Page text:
Companies are always being told that their customers are on Twitter, so they need to be too. If you’re an airline or a mobile phone company, it’s true. At least some of your customers will be talking about you on Twitter, trying to contact you or complaining about something that has gone wrong.
What is less clear is how companies selling to businesses should use Twitter. Do they need to be on Twitter? What do they lose if they’re not? What should they aim to achieve from their Twitter activity? Who should they be trying to reach out to? How can Twitter justify the time invested in it? How do you measure the results?
Most Twitter accounts at small to medium sized B2B companies were started by someone in the marketing department. Someone who was keen and interested in Twitter, and probably about the same time they started their company Facebook and LinkedIn pages.
There are three stages that apply to most B2B companies on Twitter:
1. Broadcast – Tweeting information about themselves and what they are doing, such as press releases, information about events, links to blogs perhaps or a nice piece of press coverage.
2. Leadership – Turning their Twitter feed into a place for people who want to keep up with what is going on in the industry, breaking news, and commentary on trends and issues.
3. Engagement – Using Twitter to truly engage with customers, prospects, journalists, analysts and industry influencers – getting involved in conversations, leading discussions and being seen as an expert in their space.
Most B2B companies are at Stage One, and are quite happy to stay there. It is easy to manage, they have some people following them, and it’s a nice additional marketing channel to spread the word about what they are doing.
A few companies have moved to Stage Two. They will be looking out for news as it breaks, sharing it with their followers, using hash tags to comment on issues that are trending in their space, and will use their Twitter account to position themselves as thought leaders. They hope to create an account that people will want to follow because it will help them stay on top of what they need to know about their industry.
A small percentage of companies are at Stage Three. They will invest much more time in their Twitter account and will use it as a tool to help build relationships with key individuals, in addition to the activity of stages one and two.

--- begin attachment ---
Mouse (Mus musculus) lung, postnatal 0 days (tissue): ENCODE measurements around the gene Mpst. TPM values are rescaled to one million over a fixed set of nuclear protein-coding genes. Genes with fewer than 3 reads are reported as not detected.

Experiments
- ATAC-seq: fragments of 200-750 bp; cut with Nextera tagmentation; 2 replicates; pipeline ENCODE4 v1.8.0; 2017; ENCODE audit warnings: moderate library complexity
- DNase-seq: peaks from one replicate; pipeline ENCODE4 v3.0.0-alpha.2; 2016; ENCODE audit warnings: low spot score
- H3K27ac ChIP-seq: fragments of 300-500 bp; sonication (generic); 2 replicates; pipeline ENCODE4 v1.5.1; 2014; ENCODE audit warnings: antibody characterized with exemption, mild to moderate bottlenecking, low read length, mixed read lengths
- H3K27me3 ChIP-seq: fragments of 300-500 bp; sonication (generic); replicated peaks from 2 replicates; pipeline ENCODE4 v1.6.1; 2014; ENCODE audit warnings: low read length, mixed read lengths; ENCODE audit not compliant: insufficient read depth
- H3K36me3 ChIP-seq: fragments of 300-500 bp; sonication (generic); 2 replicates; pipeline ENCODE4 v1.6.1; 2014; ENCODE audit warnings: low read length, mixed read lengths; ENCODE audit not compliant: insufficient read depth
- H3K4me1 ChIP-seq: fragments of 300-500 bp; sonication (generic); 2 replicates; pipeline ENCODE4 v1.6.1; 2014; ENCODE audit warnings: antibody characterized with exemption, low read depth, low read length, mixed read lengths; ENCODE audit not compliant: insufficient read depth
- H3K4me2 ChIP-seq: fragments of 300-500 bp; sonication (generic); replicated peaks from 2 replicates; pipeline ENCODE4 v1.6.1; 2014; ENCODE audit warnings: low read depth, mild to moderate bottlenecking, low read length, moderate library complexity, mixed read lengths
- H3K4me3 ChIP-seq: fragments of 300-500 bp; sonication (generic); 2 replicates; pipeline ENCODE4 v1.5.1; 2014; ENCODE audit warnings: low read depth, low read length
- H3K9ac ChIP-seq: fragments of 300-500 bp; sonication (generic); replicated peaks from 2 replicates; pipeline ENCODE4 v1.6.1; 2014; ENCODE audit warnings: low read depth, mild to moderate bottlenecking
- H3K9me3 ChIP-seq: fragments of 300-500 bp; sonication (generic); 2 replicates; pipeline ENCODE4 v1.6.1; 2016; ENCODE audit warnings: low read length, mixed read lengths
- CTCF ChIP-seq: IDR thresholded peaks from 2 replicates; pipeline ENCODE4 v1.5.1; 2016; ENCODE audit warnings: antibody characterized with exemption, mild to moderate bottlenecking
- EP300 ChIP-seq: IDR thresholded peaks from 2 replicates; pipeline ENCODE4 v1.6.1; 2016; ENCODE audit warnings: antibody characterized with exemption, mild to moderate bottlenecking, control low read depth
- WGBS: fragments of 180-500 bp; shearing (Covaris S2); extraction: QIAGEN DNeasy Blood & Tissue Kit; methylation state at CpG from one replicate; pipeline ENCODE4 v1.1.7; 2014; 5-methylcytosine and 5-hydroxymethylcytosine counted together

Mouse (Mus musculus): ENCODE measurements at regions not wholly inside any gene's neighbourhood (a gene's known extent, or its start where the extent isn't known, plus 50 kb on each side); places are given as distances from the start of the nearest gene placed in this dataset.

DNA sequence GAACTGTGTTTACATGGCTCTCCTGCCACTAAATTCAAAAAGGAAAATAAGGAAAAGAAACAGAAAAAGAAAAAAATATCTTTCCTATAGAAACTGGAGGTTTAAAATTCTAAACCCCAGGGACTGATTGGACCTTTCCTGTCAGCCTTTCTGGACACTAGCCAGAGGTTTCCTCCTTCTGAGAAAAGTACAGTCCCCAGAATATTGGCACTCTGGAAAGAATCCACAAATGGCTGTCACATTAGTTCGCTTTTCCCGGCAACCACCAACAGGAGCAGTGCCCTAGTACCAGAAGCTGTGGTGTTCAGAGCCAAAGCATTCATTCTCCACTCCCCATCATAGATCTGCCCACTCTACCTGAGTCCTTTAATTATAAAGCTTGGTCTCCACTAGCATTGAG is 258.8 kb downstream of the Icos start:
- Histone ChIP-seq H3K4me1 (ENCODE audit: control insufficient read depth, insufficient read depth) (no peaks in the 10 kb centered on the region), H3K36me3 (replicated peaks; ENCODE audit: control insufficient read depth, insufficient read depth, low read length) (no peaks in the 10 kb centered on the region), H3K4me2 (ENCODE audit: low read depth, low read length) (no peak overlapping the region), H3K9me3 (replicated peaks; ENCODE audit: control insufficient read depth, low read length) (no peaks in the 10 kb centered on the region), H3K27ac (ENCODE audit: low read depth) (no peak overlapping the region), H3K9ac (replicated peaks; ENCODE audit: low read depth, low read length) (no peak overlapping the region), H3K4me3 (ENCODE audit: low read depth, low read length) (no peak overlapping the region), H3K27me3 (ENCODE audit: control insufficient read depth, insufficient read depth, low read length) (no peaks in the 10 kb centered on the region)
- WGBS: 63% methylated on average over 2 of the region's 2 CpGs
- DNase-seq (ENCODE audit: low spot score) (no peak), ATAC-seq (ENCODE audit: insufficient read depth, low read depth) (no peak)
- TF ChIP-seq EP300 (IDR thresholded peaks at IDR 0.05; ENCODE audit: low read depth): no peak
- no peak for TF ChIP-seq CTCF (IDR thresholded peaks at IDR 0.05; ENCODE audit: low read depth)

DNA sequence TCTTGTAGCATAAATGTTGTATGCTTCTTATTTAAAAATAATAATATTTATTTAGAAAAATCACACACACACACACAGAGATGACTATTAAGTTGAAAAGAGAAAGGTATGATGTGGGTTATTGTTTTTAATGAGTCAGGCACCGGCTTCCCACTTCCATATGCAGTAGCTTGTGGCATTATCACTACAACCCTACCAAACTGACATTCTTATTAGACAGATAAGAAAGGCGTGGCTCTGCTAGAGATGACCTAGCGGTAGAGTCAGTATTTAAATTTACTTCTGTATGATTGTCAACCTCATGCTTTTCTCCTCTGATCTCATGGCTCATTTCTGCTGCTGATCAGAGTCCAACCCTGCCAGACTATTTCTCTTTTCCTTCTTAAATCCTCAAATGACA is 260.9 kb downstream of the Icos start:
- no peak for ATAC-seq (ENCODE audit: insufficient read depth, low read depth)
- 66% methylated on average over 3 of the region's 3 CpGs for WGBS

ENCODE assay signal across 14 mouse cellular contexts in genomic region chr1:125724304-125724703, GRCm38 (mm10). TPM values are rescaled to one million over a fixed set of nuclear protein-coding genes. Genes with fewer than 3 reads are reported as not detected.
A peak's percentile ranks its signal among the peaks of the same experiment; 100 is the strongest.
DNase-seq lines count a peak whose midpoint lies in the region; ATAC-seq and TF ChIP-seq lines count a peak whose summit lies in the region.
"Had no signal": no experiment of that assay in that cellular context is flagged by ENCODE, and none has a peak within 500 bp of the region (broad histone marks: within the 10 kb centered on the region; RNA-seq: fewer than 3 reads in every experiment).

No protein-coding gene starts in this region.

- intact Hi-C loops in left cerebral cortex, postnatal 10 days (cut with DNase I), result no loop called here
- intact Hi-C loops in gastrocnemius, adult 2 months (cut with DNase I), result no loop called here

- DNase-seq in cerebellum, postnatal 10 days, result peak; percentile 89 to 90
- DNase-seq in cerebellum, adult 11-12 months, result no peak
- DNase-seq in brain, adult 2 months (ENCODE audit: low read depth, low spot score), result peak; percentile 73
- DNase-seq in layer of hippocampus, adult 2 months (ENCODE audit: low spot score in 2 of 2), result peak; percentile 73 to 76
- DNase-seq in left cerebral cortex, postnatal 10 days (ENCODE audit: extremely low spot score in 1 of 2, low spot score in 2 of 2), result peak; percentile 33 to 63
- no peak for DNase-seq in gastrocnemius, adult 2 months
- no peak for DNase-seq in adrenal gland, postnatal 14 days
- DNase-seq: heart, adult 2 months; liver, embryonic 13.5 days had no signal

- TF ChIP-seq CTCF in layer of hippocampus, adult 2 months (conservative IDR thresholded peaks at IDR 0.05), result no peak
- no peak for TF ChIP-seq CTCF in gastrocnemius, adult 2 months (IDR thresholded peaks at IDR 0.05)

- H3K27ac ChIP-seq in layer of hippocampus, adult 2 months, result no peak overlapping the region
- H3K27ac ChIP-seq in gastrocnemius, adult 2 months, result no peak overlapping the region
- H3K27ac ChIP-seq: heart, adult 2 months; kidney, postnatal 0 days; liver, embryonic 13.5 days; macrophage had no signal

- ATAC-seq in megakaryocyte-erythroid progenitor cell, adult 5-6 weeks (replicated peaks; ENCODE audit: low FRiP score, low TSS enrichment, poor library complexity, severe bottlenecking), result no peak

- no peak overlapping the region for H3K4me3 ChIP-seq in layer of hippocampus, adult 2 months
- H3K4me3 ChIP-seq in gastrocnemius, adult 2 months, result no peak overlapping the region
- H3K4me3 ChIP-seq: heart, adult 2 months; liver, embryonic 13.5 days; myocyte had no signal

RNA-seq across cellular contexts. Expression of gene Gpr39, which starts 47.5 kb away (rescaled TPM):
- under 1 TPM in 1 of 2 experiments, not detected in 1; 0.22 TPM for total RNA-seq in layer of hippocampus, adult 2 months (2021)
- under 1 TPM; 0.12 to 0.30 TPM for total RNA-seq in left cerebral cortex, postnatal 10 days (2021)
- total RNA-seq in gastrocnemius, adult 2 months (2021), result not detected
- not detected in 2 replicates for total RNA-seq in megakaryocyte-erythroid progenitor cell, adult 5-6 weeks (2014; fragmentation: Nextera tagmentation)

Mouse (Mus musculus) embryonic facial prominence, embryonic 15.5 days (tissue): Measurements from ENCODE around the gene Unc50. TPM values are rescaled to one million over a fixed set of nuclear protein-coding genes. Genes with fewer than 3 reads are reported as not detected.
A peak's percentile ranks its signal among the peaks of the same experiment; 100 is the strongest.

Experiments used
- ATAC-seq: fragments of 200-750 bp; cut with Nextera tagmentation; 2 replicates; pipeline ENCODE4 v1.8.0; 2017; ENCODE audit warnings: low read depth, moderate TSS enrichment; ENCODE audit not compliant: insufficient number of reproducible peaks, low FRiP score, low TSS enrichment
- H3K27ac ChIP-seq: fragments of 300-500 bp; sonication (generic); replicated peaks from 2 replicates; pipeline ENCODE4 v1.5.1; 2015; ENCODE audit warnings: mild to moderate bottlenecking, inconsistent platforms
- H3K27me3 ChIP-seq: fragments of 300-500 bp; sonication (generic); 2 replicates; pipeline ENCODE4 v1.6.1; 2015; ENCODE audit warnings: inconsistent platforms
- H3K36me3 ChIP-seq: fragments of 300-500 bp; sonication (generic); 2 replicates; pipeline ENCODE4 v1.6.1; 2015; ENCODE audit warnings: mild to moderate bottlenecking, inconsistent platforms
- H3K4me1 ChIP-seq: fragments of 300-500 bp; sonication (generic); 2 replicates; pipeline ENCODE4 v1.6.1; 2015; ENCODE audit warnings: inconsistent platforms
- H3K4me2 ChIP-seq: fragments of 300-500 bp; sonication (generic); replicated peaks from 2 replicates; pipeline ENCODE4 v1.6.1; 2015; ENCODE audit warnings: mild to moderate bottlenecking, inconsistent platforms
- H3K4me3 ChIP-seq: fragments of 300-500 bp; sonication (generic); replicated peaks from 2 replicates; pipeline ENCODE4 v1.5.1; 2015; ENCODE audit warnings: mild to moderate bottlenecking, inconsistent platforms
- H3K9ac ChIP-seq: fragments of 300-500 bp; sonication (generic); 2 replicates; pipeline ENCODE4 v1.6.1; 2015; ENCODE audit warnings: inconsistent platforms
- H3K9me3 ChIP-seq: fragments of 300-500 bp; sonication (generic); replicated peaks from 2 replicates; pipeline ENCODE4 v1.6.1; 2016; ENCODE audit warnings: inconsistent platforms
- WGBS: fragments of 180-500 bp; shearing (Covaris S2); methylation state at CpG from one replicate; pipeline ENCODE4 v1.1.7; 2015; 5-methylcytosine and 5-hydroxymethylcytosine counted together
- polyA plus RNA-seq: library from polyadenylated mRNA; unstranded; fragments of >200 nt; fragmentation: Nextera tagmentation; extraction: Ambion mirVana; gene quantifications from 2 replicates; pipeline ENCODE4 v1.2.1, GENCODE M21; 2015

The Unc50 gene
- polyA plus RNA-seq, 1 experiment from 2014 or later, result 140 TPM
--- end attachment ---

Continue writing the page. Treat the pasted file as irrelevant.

The hardest thing about Twitter is measuring ROI. Especially in the B2B space where you are unlikely to see a direct correlation between Twitter and sales for example. But you can benchmark and measure Twitter followers, re-tweets, interactions (how many times people Tweet about you) and visits to your website.
If you are able to identify which of your customers and prospects are on Twitter, then you can also measure how many of those start to follow you or re-tweet what you say. If you could even get to the stage where you could say that over a 12 month period, people who follow you on Twitter are X% more likely to buy than those who don’t, then you can really start to justify the work involved.
Ultimately, though, I believe that Twitter will come down to pure gut reaction for a while yet at least. If people in your organisation believe in Twitter and are enthusiastic about what you are doing, then half the battle is already won. If they don’t think it makes a difference, it will always take a lot to change their mind!
In conclusion, I believe that Twitter can have an important role to play for companies in the B2B space. There are different ways that they can get involved, that require different levels of time and commitment – so companies can find the balance that works for them. Ultimately it comes down to where you customers, your competitors and influencers in your industry are – if they are on Twitter, then can you justify ignoring it?